My family is currently in the process of moving back to my native Wisconsin, and right now, that involves a week-long stay at my parents' house. While here, my wife and I have wanted to buy our own groceries, and the closest store is a new Fresh Market .
Source: The Fresh Market.
After shopping there, we both left perplexed. It was about six in the evening -- rush hour for most grocery stores -- yet there was almost no one there; our bill was much higher than we expected.
Most important, we couldn't answer this simple question: What is that store trying to be? A name like "Fresh Market" invokes thoughts of whole, organic foods and a healthy lifestyle. And while that type of food was available, so was a mind-boggling array of candy.
Though I could tell the store wanted to be folksy, it seemed forced and sterile. No freshly cooked, delicious aromas greeted us as we entered the store. And the overall selection was limited, at best.
When in doubt, ask the company
In an effort to figure out how such a business could ever survive, I went straight to The Fresh Market's SEC filings. As it turns out, many of the things I noticed were intentional.
The Fresh Market clearly states that it differentiates itself by constructing stores that are a half to a third of the size of traditional grocery stores. The company states that with this smaller size, it "focus[es] on higher-margin food categories." This explains both the limited selection and our surprisingly high bill.
The company also attempts to set itself apart from the competition by "provid[ing] a differentiated shopping experience that generates customer loyalty and favorable word-of-mouth publicity." I can't disagree that --on the whole -- it was a much more intimate, less-stressful shopping experience than what I regularly encountered at my local Safeway-owned Dominick's in Chicago. So, on both fronts, the company is executing these objectives.
And yet, I still don't plan on going back
In the grocery business, there seems to be two distinct camps that are fortifying their positions.
On one end are the legacy grocers -- companies like Safeway and Kroger -- that are improving in-store experiences, but focused highly on low-margin, everyday goods. On the other end are companies like Whole Foods and Trader Joe's, which have doubled down on the organic movement, offer slightly higher-priced products, and create unique shopping experiences that clearly resonate with customers.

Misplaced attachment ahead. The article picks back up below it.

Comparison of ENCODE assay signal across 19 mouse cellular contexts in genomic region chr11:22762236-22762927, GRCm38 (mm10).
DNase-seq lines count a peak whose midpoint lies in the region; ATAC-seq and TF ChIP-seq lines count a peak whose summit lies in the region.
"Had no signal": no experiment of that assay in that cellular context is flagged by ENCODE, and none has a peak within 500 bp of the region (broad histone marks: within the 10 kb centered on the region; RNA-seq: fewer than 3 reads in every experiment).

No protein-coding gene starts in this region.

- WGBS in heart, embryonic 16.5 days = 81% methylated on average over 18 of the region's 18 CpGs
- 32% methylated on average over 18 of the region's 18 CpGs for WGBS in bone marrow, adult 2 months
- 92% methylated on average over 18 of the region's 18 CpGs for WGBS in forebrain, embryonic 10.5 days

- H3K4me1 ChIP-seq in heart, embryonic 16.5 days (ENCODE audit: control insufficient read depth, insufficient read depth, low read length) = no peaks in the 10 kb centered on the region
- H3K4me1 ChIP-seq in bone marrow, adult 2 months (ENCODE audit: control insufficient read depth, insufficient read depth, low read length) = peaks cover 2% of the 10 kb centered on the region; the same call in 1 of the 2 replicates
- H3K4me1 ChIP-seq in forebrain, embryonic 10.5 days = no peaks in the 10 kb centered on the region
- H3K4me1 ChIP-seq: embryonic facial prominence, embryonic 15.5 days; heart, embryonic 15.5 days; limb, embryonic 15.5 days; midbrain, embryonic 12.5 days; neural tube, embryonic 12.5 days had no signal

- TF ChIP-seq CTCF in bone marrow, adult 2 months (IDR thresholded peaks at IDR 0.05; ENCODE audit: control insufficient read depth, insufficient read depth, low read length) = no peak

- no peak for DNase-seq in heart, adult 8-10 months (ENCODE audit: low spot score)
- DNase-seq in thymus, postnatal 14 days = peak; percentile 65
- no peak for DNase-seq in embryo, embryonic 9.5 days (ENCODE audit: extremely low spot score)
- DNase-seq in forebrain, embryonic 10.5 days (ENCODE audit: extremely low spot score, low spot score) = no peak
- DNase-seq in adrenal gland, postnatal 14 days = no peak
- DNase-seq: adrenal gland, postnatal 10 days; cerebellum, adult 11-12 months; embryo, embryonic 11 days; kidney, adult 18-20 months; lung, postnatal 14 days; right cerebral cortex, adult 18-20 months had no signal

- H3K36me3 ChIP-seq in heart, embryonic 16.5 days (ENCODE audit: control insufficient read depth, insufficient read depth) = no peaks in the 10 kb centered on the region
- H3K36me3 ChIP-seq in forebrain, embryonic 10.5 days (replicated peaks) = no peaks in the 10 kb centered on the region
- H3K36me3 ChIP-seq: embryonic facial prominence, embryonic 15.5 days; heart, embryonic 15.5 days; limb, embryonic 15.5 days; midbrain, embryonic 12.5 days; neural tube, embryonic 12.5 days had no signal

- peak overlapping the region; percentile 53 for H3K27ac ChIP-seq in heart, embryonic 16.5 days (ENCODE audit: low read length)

My problem with the Fresh Market is that it's trying to offer a dispassionate shopping experience that doesn't clearly differentiate itself, yet charge prices higher than you'd find anywhere else. For example, look at how the store compares to a previous field test that I conducted earlier this year with Whole Foods, Dominick's, and Roundy's Mariano's Fresh Market.
1 lb. Organic Chicken
Dozen Organic Eggs
Half Gallon, Organic Milk
1 lb. Organic Strawberries
1 lb. Organic Carrots
Source: Author visit to store locations on May 8, 2013, and August 2, 2013.
It's tough to highlight enough just how surprised I was that the Fresh Market didn't carry any organic chicken, especially when specialty meats are one of the areas in which the company hopes to differentiate itself. Based on the organic products that it did have, prices were about in line with the competition, but I'm using a limited subset based on previous visits to other chains.
More important, the strategy simply doesn't seem to be producing the kind of results that justify a price-to-earnings ratio of close to 40. Because of the average store's smaller footprint, and the stock's expensive price tag, you'd expect sales per square foot and comparable-store sales to be sky high. In the end, though, Fresh Market can't hold a candle to what Whole Foods has done.
Net Income/Sq. Ft.
Source: SEC filings for most recent quarter.
Combine all of these facts, and I'm willing to bet my All-Star CAPS profile on Fresh Market underperforming for years to come by giving the company a red thumb.
As you might have guessed, I'm a big fan of Whole Foods, both as an investor and customer. So it was no surprise that the company was selected as one of 3 Companies Ready to Rule Retail in The Motley Fool's special free report. If you'd like to see why Whole Foods was chosen, and what the other two companies are, you just need click here to read more.
The article Why The Fresh Market Leaves a Sour Taste In My Mouth originally appeared on Fool.com.
Fool contributor Brian Stoffel owns shares of Whole Foods Market. The Motley Fool recommends The Fresh Market and Whole Foods Market. The Motley Fool owns shares of Whole Foods Market. Try any of our Foolish newsletter services free for 30 days. We Fools may not all hold the same opinions, but we all believe that considering a diverse range of insights makes us better investors. The Motley Fool has a disclosure policy.
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